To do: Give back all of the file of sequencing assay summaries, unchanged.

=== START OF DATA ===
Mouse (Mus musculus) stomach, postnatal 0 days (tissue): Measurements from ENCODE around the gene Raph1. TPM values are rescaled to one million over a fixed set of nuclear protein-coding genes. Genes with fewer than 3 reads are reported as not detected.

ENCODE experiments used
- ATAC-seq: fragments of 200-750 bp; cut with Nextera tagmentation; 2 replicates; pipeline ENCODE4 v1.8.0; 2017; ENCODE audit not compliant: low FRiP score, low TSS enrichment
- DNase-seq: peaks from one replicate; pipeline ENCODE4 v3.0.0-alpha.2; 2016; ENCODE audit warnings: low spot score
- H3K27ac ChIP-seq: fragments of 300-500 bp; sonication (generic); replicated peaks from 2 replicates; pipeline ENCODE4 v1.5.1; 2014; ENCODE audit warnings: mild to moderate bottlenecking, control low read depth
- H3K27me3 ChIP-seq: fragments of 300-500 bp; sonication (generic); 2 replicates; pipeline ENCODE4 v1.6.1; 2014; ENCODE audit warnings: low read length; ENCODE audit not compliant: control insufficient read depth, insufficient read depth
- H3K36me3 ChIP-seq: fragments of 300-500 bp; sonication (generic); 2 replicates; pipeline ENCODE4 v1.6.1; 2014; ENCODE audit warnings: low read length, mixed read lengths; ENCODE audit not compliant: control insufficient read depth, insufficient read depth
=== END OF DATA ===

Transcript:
Mouse (Mus musculus) stomach, postnatal 0 days (tissue): Measurements from ENCODE around the gene Raph1. TPM values are rescaled to one million over a fixed set of nuclear protein-coding genes. Genes with fewer than 3 reads are reported as not detected.

ENCODE experiments used
- ATAC-seq: fragments of 200-750 bp; cut with Nextera tagmentation; 2 replicates; pipeline ENCODE4 v1.8.0; 2017; ENCODE audit not compliant: low FRiP score, low TSS enrichment
- DNase-seq: peaks from one replicate; pipeline ENCODE4 v3.0.0-alpha.2; 2016; ENCODE audit warnings: low spot score
- H3K27ac ChIP-seq: fragments of 300-500 bp; sonication (generic); replicated peaks from 2 replicates; pipeline ENCODE4 v1.5.1; 2014; ENCODE audit warnings: mild to moderate bottlenecking, control low read depth
- H3K27me3 ChIP-seq: fragments of 300-500 bp; sonication (generic); 2 replicates; pipeline ENCODE4 v1.6.1; 2014; ENCODE audit warnings: low read length; ENCODE audit not compliant: control insufficient read depth, insufficient read depth
- H3K36me3 ChIP-seq: fragments of 300-500 bp; sonication (generic); 2 replicates; pipeline ENCODE4 v1.6.1; 2014; ENCODE audit warnings: low read length, mixed read lengths; ENCODE audit not compliant: control insufficient read depth, insufficient read depth